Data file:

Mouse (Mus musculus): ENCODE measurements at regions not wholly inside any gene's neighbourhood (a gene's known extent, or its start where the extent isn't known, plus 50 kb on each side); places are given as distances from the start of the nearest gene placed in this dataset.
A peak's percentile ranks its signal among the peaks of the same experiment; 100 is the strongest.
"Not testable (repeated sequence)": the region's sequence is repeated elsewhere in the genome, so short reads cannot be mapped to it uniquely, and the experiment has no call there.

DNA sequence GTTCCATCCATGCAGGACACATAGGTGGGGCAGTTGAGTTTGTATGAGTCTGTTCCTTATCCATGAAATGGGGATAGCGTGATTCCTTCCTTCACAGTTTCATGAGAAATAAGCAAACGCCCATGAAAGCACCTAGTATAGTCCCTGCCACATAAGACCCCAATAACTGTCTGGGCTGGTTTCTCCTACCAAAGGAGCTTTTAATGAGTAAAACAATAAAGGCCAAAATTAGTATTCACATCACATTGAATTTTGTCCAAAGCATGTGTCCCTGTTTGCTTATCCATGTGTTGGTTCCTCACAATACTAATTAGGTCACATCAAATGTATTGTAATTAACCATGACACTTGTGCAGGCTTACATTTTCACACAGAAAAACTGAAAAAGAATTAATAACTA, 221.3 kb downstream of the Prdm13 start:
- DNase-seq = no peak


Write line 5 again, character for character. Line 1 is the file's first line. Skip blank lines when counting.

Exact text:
- DNase-seq = no peak